Book Reviews

Book Review: Mexican Gothic

Title: Mexican Gothic

Author: Silvia Moreno-Garcia

Publisher: Del Rey

Publication Date: June 30 2020

Genres: Gothic Fiction, Horror, Historical Fantasy

CW: Mentions of ‘Suicide’ ‘Murder-Suicide’ ‘Incest’ ‘Sexual Assault’ ‘Racism’ ‘Violence’ ‘Body Horror’


An isolated mansion. A chillingly charismatic artistocrat. And a brave socialite drawn to expose their treacherous secrets…

After receiving a frantic letter from her newly wed cousin begging for someone to save her from a mysterious doom, Noemí Taboada heads to High Place, a distant house in the Mexican countryside. She’s not sure what she will find—her cousin’s husband, a handsome Englishman, is a stranger, and Noemí knows little about the region. 

Noemí is also an unlikely rescuer: She’s a glamorous debutante, and her chic gowns and perfect red lipstick are more suited for cocktail parties than amateur sleuthing. But she’s also tough and smart, with an indomitable will, and she is not afraid: Not of her cousin’s new husband, who is both menacing and alluring; not of his father, the ancient patriarch who seems to be fascinated by Noemí; and not even of the house itself, which begins to invade Noemi’s dreams with visions of blood and doom.

Her only ally in this inhospitable abode is the family’s youngest son. Shy and gentle, he seems to want to help Noemí, but might also be hiding dark knowledge of his family’s past. For there are many secrets behind the walls of High Place. The family’s once colossal wealth and faded mining empire kept them from prying eyes, but as Noemí digs deeper she unearths stories of violence and madness. And Noemí, mesmerized by the terrifying yet seductive world of High Place, may soon find it impossible to ever leave this enigmatic house behind.


Rating: 5 out of 5.

I was never one to feel the full effects (or any in some cases) from Horror Media (Movies, Books Etc) but Mexican Gothic has a subtle horror element the slowly creeps up on you as the story goes along. You don’t even what’s happening until you’re feeling the full effects of unease.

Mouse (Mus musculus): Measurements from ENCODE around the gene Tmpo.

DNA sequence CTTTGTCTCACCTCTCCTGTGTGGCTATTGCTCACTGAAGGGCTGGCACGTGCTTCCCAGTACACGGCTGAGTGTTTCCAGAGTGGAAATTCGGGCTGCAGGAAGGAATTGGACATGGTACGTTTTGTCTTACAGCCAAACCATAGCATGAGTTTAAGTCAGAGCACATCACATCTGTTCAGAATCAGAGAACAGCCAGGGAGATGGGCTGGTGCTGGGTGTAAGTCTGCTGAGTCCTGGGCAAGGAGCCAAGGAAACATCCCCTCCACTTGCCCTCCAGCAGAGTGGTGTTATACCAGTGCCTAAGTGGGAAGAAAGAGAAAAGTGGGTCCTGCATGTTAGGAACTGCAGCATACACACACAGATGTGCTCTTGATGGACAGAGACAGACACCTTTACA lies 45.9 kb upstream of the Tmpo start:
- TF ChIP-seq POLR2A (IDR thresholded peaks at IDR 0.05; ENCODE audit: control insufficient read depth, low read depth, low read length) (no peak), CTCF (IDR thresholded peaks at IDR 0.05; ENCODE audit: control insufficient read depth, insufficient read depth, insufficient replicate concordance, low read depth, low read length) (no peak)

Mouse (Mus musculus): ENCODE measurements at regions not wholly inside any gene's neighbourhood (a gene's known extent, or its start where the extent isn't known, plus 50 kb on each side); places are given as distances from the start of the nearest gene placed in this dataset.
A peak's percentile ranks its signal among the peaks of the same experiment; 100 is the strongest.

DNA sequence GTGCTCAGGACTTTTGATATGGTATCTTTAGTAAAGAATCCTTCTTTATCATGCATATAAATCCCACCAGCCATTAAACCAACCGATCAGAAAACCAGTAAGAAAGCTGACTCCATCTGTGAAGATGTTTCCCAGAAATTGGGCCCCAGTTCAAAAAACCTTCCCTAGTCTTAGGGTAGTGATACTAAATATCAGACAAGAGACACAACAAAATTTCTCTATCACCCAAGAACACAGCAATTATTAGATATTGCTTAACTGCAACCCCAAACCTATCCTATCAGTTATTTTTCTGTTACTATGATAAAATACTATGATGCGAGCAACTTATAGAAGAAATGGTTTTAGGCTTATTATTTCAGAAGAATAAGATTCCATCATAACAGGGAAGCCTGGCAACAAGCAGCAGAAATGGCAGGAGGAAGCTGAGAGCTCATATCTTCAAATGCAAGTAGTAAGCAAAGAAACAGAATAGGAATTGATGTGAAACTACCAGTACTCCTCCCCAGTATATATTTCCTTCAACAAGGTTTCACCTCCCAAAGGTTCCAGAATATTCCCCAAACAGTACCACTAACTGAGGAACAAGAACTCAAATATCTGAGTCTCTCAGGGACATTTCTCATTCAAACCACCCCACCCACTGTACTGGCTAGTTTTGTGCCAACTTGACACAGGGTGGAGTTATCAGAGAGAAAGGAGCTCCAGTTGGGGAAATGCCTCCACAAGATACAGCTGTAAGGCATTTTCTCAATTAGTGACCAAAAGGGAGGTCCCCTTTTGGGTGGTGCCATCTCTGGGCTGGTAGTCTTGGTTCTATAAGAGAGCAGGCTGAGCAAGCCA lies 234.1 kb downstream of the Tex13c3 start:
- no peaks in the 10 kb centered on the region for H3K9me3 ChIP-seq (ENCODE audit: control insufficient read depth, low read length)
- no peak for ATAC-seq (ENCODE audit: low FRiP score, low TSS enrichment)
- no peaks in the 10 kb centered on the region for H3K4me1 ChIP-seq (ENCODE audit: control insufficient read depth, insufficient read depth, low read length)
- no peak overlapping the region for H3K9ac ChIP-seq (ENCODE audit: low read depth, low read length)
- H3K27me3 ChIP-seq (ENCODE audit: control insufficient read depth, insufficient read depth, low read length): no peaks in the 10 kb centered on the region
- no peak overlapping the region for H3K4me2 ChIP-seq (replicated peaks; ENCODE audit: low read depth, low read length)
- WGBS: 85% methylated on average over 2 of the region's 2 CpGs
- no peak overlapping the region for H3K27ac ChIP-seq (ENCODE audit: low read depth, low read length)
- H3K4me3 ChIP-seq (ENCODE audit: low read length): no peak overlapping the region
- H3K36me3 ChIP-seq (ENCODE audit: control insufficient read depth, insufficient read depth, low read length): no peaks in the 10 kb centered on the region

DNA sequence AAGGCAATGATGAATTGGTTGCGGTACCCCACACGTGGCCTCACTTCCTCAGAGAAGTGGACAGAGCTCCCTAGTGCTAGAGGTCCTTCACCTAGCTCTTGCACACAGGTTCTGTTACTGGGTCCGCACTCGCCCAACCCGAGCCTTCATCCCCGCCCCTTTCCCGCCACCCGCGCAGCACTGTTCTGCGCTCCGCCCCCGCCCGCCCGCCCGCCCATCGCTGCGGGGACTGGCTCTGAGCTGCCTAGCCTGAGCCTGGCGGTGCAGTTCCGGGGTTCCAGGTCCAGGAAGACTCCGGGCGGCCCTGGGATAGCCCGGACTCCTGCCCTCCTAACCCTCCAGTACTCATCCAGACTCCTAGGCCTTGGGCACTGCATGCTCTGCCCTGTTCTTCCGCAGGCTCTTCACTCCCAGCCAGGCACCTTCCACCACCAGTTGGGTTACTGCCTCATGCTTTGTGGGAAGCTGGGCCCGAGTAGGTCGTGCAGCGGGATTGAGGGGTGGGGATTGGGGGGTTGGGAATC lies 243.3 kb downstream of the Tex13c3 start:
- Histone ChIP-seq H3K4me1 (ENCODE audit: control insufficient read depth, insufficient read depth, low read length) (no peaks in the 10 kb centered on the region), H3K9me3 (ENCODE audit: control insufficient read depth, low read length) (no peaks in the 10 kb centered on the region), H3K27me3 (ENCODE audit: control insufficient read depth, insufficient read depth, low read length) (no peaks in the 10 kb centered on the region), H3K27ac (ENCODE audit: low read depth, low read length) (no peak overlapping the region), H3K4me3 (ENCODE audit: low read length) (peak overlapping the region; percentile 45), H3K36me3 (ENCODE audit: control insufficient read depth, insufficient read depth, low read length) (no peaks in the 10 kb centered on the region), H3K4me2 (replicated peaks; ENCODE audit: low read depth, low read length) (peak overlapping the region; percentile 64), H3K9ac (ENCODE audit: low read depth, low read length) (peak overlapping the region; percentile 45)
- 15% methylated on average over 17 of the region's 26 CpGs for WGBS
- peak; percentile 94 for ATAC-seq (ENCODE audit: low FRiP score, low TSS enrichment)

With the writing style that is very reminiscent of older gothic fiction books, a setting that added to tension in ways I didn’t imagine, and the fact that even though Noemí is a like-able character and we want to trust her, we’re not sure if we can rely on what she knows and sees, it all comes together to form a really eery atmosphere in the book and adds to the tension. The delivery of the clues really added to the mysterious element of the story, mainly because clues are usually given in the midst of scenes where readers aren’t quite sure if they can trust anything that’s going on.

Even though I didn’t get to know Catalina and Francis first-hand, as-in we mostly got to know them through Noemí’s opinions of them, I still cared for them, they didn’t fall flat. Even though it was Catalina’s letter and her questionable mental state that really got the plot moving, she never felt like a plot device.

I loved Noemí as a character way more than I thought I would. She felt very realistic, her personality was very refreshing as it eased some of the tension in the book. I also loved the fact that bits of information that she knew because of past aspirations she had, helped her figure things out.

The formatting of the book was another positive when I think about this book, mainly how backstory was fragmented and sprinkled throughout the story in a way that never felt like the main story wasn’t being put on hold to add information. The supernatural aspect, while a bit unexpected at first, fit perfectly into the story.

Another thing that really stood out to me in this book, is the way that racism was included in this book. It was a major element in this book but not in the way that you would expect. I think I should also mention that the antagonists were far from cartoonish or two dimensional, they brought out real feelings (negative feelings, but very real).

I think the book wrapped up really well, I got to see bits of Mexican culture that I assume was accurate. Don’t take my word on that as I am not Mexican, but the author is so I’m sure those little details were accurate. I highly recommend this book.

Thank you to Netgalley for giving me and e-arc of this book in exchange for an honest review.

That’s All I Got, Danielle.

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